Eight in 10 Americans believe we are still in the middle of the housing crisis — or that the worst is yet to come — according to a national survey conducted by Hart Research Associates and commissioned by the John D. and Catherine T. MacArthur Foundation.

Two-thirds of adults, 65% to be exact, now believe the focus of national housing policy should be split fairly equally between rental and ownership, as opposed to emphasizing one specifically.

While 70% of renters aspire to own a home one day, 57% of those surveyed believe that buying a home has become less appealing.

After decades of linking homeownership with the American Dream, 3 in 5 adults believe that after the housing crisis, renters can be just as successful as homeowners at achieving the American Dream.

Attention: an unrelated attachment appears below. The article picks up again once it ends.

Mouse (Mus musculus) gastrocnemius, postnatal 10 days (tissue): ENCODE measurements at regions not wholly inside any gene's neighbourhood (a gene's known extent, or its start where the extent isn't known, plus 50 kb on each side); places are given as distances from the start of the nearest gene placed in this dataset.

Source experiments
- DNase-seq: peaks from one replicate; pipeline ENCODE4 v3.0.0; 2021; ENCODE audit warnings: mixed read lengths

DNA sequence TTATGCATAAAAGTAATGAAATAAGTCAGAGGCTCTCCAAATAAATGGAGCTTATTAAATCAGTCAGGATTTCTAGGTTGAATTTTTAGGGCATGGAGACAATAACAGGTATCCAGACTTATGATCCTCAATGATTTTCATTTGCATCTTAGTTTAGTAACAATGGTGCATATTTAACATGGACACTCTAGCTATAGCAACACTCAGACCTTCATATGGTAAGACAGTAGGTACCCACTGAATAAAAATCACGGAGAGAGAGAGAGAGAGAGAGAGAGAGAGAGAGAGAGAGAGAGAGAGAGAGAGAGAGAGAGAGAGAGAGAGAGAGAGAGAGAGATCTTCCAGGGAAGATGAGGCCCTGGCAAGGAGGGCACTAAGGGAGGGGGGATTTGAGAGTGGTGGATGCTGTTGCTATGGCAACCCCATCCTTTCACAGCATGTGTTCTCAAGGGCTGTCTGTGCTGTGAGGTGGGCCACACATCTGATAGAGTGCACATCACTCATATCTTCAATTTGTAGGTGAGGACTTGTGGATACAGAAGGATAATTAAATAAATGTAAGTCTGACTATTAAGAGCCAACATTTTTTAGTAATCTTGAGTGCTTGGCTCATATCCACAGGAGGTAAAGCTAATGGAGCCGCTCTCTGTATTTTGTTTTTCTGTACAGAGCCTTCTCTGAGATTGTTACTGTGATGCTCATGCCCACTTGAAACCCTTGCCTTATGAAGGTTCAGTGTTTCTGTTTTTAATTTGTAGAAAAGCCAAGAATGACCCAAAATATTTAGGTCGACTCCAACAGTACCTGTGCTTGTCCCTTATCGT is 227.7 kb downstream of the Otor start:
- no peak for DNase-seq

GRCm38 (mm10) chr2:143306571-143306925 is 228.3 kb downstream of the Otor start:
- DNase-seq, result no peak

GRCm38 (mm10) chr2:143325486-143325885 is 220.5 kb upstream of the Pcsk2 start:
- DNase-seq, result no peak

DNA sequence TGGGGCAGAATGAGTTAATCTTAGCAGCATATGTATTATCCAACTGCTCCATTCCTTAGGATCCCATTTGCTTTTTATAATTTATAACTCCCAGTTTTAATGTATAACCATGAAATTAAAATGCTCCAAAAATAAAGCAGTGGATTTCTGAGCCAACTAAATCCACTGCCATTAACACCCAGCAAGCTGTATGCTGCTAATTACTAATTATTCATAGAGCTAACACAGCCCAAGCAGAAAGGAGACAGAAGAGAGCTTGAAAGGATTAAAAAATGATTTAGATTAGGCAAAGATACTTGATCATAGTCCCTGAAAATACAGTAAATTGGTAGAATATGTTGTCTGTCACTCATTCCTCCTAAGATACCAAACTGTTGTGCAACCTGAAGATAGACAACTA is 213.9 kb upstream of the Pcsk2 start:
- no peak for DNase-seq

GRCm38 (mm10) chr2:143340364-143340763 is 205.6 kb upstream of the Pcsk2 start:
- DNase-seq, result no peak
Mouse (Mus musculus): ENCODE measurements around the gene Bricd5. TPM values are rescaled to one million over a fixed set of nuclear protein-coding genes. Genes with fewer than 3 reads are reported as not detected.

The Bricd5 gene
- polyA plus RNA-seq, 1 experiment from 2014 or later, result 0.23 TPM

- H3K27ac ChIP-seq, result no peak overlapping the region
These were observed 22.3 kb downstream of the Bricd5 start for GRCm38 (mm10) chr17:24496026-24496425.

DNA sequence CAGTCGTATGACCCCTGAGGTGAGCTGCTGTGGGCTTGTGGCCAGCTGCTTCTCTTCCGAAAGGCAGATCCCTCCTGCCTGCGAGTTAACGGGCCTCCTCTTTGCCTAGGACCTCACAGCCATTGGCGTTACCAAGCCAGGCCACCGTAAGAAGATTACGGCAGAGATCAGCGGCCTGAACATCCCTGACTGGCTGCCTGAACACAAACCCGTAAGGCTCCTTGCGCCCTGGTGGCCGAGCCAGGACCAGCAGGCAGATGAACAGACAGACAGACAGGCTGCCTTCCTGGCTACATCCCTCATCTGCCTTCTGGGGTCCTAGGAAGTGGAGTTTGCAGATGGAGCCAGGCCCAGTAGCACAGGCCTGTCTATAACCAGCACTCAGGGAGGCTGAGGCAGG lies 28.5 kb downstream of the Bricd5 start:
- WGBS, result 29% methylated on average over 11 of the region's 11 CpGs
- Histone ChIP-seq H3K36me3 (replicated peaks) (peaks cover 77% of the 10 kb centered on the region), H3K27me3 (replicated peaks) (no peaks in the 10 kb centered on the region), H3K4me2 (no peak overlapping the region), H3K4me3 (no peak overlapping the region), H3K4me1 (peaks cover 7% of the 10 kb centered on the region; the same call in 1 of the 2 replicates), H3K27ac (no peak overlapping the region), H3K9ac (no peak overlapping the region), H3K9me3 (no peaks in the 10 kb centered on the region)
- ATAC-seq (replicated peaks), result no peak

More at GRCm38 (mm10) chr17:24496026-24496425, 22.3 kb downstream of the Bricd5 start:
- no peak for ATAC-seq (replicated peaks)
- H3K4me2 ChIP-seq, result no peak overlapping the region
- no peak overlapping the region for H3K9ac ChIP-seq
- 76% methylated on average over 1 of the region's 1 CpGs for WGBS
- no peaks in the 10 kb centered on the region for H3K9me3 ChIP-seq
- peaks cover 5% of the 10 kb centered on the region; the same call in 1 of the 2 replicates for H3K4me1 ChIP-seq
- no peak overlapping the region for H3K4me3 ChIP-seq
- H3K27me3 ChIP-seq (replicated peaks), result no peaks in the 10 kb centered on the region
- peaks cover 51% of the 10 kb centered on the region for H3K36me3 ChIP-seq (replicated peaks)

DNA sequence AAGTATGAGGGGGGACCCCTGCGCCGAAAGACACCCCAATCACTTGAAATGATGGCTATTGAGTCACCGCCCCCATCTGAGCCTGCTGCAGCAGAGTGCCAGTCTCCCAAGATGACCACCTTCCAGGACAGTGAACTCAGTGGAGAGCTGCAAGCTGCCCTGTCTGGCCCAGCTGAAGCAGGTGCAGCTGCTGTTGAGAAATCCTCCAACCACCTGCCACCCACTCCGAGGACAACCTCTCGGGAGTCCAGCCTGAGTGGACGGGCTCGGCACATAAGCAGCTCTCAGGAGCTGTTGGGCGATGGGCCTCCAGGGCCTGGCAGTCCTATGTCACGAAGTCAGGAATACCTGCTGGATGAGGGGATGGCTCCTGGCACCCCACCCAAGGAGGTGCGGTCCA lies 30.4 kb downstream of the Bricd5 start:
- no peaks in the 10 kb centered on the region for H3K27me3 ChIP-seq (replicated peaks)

"America is going through a transformational period in which the old forms and systems are changing, and the unconventional is becoming more conventional and even fashionable," said Peter D. Hart of Hart Research Associates.

"While the desire to own a home remains a bedrock principle in American life, this survey demonstrates that the American public’s views about housing are changing, in part due to the hangover from the housing crisis, but importantly, also because of changes in our lifestyles. The dynamic is no longer simply 'renting versus owning' – perspectives are more complex, and people are viewing housing in a more holistic way," Hart added.